A black judge in Mississippi claims he was removed from office following years of resistance from a mostly white legal system to his push to treat drug offenders instead of imprisoning them.
Justice Court Judge Rickey Thompson of Lee County—named for Confederate general Robert E. Lee—is the first and only black judge in the county’s 149-year history. In May, the Mississippi Supreme Court removed him from the post that he’s held since 2004 over a slew of misconduct allegations.
“It came to the point where they couldn’t beat me at the ballot, so they had to find another direction,” he said.
Thompson said the sheriff quit sending him suspects and fellow judges quit sending the accused to his drug court. Warrants he signed for the sheriff’s department went unserved. A bailiff even once refused to open his court.
Officially, Thompson was found by Mississippi’s highest court to have violated several rules, including what amounts to making clerical errors like using the wrong form when filing paperwork. That should not be surprising given Mississippi requires only a high school diploma to be a justice court judge. (Thompson, a registered nurse with an associate degree, has more education than that of his fellow justice court magistrates.)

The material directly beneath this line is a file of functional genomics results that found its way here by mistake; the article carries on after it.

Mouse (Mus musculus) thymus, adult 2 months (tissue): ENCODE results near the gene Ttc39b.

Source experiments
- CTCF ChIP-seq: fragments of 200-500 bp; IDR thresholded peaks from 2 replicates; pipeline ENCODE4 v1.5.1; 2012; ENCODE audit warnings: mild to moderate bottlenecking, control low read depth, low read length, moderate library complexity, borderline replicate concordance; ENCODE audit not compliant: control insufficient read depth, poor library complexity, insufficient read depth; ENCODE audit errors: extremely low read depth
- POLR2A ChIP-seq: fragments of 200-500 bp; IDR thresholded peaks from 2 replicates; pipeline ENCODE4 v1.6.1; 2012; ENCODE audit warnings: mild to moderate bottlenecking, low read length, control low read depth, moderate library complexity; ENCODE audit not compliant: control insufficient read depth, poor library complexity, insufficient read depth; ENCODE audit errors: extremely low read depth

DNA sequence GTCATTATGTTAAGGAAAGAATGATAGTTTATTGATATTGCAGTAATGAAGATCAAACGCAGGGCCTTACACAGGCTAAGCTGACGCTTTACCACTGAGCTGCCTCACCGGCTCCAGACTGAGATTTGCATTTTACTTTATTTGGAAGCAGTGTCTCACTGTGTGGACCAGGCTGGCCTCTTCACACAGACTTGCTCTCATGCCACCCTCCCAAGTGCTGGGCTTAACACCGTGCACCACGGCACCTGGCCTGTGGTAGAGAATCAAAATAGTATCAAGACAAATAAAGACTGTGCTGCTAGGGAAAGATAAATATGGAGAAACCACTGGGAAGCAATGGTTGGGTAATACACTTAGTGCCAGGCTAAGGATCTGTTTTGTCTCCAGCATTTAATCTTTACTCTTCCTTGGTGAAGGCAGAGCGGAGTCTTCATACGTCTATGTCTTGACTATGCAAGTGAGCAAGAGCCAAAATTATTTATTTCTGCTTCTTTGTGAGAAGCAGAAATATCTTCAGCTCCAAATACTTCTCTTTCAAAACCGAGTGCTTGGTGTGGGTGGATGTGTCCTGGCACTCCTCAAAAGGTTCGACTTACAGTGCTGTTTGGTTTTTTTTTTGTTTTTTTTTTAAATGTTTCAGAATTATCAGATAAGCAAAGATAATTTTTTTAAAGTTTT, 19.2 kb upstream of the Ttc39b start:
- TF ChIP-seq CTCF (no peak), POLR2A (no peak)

Thompson’s crimes include speaking up for a bail bondsman who had been previously suspended from operating by the sheriff; preventing a drug court defendant from choosing her own attorney over one he advocated for; keeping some people in drug court longer than the two years allowed by state law; wrongly incarcerating four people.
The last charge is the most important: When a handful of offenders violated the drug court’s rules, Thompson found them in contempt of court and sent them to jail. The longest sentence was six months.
If Thompson hadn’t created his drug court in the first place, the four people he locked up for contempt would have almost surely been in prison longer than they would have been for their drug offenses. That means Thompson was kicked off the bench, in part, for not locking up drug offenders for longer than he did.
The judge was popular with blacks in the county, and he kept quite a few of them out of jail for minor offenses like marijuana possession. The sheriff evidently wanted to see them in his jail or prison.
“When I first started, obviously there was a learning curve, but you see some of the bad things that are going on,” Thompson said. “And as people got to know me and know that I was going to be fair, that I wasn’t going to be a rubber stamp, that’s when the trouble started.”…More on the story here…